Salt Lake City, Utah
June 23, 2018
June 23, 2018
July 27, 2018
Educational Research and Methods
In this research paper, we explore the difficult decisions faced by large-scale, multi-section courses in early undergraduate engineering education regarding fair and consistent assessment of student learning across sections. Our previous analysis of grading patterns of undergraduate graders in a first-year engineering course revealed that divergent decisions likely stemmed from two sources: insufficient grader training and ambiguities in rubrics and assignments. After revising rubrics and implementing grader training for a semester, we conducted think-aloud interviews with 17 undergraduate graders regarding grading, rubrics, and training. Qualitative analysis identified four technical aspects of rubrics that led to divergent grading decisions (wordiness, redundancies, unexpected solutions, and grade misfit) and five aspects that limited training effectiveness (length, misalignment, insufficient feedback, limited consequences, and philosophical misunderstanding). These findings contribute nuance to and extend upon aspects of rubric design and undergraduate grader training that have been previously identified in the literature. Recommendations related to issues identified are provided.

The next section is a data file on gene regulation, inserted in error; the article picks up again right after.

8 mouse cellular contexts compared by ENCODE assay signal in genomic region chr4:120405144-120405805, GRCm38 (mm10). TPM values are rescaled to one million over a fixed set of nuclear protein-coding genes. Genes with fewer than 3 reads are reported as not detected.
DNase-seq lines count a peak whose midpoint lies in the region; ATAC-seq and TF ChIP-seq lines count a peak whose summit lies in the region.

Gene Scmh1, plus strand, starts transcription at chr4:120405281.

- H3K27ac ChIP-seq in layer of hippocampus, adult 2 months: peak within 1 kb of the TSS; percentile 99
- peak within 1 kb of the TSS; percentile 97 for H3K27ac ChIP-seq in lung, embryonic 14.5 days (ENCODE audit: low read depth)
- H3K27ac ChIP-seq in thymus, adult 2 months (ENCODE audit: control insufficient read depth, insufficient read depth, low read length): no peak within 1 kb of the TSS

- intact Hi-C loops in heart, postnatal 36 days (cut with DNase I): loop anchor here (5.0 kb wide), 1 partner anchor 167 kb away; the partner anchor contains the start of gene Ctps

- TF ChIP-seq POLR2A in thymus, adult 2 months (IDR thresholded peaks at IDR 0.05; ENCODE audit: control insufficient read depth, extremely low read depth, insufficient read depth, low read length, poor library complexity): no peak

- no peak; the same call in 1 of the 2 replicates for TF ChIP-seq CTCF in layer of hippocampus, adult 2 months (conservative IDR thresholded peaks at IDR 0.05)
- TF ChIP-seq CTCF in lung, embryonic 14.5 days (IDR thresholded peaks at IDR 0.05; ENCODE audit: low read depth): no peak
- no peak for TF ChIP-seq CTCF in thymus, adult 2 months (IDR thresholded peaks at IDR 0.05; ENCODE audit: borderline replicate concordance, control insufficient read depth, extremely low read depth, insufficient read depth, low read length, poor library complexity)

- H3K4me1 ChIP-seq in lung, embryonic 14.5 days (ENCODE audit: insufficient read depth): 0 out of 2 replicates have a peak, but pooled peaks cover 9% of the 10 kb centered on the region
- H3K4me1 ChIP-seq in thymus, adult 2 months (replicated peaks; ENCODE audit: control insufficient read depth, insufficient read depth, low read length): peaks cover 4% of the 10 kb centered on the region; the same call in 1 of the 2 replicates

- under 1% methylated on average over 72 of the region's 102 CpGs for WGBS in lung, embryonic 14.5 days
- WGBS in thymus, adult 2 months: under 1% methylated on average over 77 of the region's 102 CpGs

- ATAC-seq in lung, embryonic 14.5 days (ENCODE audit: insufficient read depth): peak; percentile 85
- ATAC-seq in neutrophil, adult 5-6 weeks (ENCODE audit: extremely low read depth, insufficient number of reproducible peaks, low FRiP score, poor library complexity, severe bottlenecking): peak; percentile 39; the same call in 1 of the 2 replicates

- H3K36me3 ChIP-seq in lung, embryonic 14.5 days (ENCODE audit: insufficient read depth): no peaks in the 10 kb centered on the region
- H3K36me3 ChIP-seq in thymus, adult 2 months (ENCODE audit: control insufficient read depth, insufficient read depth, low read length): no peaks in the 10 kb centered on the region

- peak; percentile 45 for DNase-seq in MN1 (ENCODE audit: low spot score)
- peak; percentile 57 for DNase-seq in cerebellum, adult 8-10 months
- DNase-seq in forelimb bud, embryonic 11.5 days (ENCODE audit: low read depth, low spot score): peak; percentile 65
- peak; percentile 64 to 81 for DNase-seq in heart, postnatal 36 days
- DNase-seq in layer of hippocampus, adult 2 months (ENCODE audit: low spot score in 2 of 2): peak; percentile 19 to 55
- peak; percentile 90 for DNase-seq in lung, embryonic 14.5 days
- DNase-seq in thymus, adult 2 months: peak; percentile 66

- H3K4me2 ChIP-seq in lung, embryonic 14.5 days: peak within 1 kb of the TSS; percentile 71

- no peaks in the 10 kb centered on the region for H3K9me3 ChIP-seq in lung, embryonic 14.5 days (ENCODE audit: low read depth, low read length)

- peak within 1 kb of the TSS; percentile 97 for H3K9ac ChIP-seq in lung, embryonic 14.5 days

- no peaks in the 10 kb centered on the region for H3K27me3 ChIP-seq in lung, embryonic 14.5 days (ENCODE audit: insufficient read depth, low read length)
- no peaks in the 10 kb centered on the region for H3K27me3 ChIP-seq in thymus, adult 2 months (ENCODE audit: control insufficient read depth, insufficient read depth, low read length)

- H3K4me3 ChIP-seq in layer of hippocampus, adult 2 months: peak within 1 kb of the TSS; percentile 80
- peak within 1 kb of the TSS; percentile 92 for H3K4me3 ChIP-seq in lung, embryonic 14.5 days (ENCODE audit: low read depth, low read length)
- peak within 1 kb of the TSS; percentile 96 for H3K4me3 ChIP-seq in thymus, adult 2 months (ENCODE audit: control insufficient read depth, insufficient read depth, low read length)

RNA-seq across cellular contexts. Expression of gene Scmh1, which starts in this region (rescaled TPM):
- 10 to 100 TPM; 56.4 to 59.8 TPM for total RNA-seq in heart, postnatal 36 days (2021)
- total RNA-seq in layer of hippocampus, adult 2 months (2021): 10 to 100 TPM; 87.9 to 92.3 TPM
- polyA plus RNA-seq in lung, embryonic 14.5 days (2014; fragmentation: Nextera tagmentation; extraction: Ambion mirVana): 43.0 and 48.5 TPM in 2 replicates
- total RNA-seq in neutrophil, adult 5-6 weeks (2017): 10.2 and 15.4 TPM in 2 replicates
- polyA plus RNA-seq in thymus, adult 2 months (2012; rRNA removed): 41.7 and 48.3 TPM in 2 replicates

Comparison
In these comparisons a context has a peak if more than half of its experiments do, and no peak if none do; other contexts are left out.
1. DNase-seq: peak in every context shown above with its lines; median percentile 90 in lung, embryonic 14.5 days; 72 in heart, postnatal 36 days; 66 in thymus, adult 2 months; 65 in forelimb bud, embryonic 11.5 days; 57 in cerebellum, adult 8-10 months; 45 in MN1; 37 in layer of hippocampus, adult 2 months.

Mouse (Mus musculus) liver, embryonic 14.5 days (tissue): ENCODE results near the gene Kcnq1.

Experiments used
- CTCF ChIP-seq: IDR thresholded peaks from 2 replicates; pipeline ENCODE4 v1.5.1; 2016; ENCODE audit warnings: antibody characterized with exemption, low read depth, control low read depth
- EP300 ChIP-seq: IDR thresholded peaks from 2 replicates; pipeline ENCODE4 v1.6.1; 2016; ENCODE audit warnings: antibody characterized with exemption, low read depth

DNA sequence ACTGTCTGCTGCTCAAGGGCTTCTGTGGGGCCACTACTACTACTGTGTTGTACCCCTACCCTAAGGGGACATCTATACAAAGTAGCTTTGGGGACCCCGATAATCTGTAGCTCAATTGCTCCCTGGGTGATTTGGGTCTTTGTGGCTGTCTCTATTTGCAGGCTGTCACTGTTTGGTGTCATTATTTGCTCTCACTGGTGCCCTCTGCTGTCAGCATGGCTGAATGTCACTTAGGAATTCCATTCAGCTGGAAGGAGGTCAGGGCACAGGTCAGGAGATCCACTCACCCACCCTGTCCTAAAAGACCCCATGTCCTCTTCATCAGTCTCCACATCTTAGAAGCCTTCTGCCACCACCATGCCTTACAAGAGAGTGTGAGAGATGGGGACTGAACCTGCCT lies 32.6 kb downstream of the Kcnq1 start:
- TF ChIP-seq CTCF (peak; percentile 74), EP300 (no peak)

Hicks, N. M., & Douglas, K. A. (2018, June), Efforts to Improve Undergraduate Grader Consistency: A Qualitative Analysis Paper presented at 2018 ASEE Annual Conference & Exposition , Salt Lake City, Utah. 10.18260/1-2--30366
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